As we’ve seen since the beginning of 2015, he is capable of turning a match on its head and can be a game-winner for whichever side he plays for.

But with Reece’s and Bridge’s efforts against Australia not going unnoticed by the rugby public and the selectors, Ioane should be itching to regain his status as the undisputed premier All Blacks wing.

Perhaps that desire to reignite the outrageous form that made him a mainstay in the New Zealand set-up is already there, but at only 22, Ioane still has at least another two World Cup cycles ahead of him.

After having established his outstanding credentials so early in his career, it’s imperative that he guards against complacency or any off-field distractions of which could impact his performances – particularly with such a bright future ahead of him.

Such distractions include that of Facebook, Instagram and Twitter, and Ioane has previously spoken of the negative implications that come with the pressures of social media, which some suspected could have influenced the way in which he played against South Africa and Australia.

“Sometimes social media takes its toll on the team, the boys,” he said ahead of a rare outing for Auckland last week, where he scored a try in a 19-13 win over Bay of Plenty.

Rieko Ioane in action for Auckland against Bay of Plenty. (Photo by Hannah Peters/Getty Images)

“Not so much on me but some of the boys get talking, and then you get messages from other boys, asking ‘what’s going on?’

“But I’m good. I’m happy being me. I’m happy with the way I’m playing and that’s just the way rugby goes sometimes. There’s no big dramatic feeling.”

It’s reassuring to hear rejections of such inklings that may be weighing Ioane down, as the last thing anyone would want would be for a repeat of what happened to the man of which Ioane superseded as New Zealand’s star flyer.

After four seasons as the world’s top wing, the supposedly untouchable Julian Savea was hit by an unanticipated collapse in fitness, form and confidence following the 2015 World Cup, which saw his demise from the All Blacks throughout 2016 and 2017.

As rapidly as he, and Ioane, had risen to the peak of his powers, the bubble burst on Savea after he played a leading role in the All Blacks’ second successive world crown in England four years ago.

Within the space of a couple of years, he went from the best player on the planet in his position to being demoted to provincial rugby with Wellington.

Unsurprisingly, when Euro-rich Toulon came calling for his services after his exclusion from the All Blacks, Savea was released from halfway through his big-money, four-year deal with New Zealand Rugby at the age of 27.

Although Ioane’s decline in form has not been anywhere near as steep or sharp as that of Savea’s, there are comparable attributes that can be drawn between the downfall of two big men, both of whom have shown signs of wobbliness after a substantial tenure on top of the world.

For Ioane to be culled from the starting lineup or national squad, or even depart these shores, so prematurely like Savea would be a massive disappointment on all fronts, so the quicker he returns to his breathtaking brilliance, the better.

This week’s clash against Tonga in Hamilton – the All Blacks’ final match before the World Cup – presents no better opportunity to do just that.

Hansen has indicated that he will field his strongest possible side for the fixture, meaning Ioane will probably resume his role at No. 11.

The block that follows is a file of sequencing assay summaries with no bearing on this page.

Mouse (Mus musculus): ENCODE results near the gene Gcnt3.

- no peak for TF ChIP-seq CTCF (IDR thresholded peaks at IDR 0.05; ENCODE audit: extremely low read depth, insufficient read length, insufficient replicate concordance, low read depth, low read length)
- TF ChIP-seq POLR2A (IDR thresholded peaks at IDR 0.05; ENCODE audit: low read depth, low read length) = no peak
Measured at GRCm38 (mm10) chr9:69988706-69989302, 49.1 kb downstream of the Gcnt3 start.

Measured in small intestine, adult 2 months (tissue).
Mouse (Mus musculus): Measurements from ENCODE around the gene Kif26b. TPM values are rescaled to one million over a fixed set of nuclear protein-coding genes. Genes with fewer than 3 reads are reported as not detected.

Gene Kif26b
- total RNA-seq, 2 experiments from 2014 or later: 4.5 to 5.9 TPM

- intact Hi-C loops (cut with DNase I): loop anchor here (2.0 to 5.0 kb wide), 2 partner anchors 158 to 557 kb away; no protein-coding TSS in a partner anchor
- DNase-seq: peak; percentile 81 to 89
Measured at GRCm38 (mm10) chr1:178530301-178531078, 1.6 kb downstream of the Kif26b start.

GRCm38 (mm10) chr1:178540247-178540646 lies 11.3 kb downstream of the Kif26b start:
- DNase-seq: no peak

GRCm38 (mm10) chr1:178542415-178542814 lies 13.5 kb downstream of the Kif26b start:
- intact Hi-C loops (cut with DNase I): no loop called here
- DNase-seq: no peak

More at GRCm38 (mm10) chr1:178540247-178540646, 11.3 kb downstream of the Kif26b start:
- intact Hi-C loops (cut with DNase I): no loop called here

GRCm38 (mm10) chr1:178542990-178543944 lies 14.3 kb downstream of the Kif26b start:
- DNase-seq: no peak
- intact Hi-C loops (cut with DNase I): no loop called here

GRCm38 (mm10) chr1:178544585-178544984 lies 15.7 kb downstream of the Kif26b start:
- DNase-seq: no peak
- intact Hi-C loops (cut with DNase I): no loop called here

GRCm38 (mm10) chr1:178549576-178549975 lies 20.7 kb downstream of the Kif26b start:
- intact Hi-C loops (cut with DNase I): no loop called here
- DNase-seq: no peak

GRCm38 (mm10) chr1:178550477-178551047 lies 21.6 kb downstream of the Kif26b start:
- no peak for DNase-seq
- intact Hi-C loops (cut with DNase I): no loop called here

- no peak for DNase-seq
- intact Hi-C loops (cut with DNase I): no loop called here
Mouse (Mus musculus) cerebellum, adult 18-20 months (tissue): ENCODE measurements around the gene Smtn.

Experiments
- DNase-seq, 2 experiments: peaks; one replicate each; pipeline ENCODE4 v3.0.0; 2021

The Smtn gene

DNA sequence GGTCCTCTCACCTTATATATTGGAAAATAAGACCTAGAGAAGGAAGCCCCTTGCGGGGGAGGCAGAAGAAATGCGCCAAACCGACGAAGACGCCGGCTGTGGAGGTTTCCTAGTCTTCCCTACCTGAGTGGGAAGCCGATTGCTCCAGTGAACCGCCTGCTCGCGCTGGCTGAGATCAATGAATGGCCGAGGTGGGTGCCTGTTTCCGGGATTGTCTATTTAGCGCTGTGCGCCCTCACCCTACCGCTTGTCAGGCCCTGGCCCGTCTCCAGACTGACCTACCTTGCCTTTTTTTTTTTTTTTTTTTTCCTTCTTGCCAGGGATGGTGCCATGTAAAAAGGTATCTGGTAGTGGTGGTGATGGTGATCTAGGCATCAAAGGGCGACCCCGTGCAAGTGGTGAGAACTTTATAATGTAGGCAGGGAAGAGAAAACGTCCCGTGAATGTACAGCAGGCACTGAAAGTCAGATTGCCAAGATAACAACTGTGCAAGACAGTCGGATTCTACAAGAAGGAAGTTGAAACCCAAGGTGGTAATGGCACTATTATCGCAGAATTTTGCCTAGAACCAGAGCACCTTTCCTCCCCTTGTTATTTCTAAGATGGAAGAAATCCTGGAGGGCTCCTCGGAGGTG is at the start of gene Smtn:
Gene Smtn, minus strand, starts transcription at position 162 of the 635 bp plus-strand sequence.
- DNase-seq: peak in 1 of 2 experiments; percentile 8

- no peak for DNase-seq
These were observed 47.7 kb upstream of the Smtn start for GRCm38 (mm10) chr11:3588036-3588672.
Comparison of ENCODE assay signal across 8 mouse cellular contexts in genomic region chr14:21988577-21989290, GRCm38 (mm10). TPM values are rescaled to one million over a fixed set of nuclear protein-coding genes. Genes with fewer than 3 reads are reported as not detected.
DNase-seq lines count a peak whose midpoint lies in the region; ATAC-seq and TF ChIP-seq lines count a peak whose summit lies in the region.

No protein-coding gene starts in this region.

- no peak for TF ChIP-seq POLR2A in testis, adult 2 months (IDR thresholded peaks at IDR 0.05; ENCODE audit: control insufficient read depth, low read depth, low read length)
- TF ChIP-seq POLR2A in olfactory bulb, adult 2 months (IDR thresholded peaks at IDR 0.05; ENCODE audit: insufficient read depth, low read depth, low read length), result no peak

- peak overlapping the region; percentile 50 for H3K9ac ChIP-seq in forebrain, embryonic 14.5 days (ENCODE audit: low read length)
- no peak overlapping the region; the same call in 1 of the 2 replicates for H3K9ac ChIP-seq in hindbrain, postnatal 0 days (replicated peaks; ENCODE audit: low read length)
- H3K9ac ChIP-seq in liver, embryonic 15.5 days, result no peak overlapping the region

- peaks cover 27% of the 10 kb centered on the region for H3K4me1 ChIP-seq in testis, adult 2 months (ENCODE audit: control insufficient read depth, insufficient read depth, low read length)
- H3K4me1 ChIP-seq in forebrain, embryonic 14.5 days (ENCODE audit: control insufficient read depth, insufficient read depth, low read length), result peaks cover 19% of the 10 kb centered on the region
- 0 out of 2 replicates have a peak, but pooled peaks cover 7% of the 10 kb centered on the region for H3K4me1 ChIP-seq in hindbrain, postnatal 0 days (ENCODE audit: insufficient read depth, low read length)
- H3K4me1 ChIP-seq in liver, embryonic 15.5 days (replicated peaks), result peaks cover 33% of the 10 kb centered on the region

With Reece and Bridge breathing down his neck and murmurings of his spot in the starting XV under threat, don’t be surprised to see the Ioane of old come to the fore at Waikato Stadium on Saturday afternoon.

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finn 8 hours ago
Why the world needs a reverse Lions tour

I think there’s a lot of reasons this wouldn’t work, but if we’re just proposing fun things how about a “World Series” held the june/july following a world cup. The teams competing each four years would be: the current world champions The Pacific Islands The British & Irish Lions The World XV Barbarians FC to ensure all teams are fairly evenly matched, the current world champions would name their squad first; then The Pacific Islands would name next, and would be able to select any pacific qualified players not selected by the world champions, including players already “captured” by non-pacific nations who would otherwise have been eligible for selection (eg. Bundee Aki); the Lions would select next; and then The World XV and Barbarians FC would be left to fight over anyone not selected. Some people will point out that 5 teams is too many for a mid-year round robin, particularly as it would be nice to have a final as well; and they would be right! But because we’re just having fun here we’re going to innovate an entirely new format for rugby, where the round robin is played in one stadium over the course of one day, with each game lasting just 40 minutes with no half time or change of ends. The round robin decides the seedings for the knockouts, which are contested by all 5 teams in one stadium over the course of one day, according to the following schedule: Knockout Round 1: seed 5 v seed 4 (contested over 1 half of indetermined length, finishing when one team reaches 7 points) ~ 10 minute break ~ Quarter Final: winner of Round 1 v seed 3 (contested over 1 half of indetermined length, finishing when one team reaches 7 points) ~ 10 minute break ~ Semi Final: winner of Quarter Final v seed 2 (contested over 1 half of indetermined length, finishing when one team reaches 7 points) ~ 10 minute break ~ Final: winner of Semi Final v seed 1 (played as a standard 80 minute rugby match) for the round robin, teams would name a 15 man starting lineup and a 16 man bench. Substitutions during games can only be made for injuries, but any number of substitutions can be made between games. The same rules apply for the finals, except that we return to having a regular 8 man bench, and would allow substitutions as normal during the 80 minute final.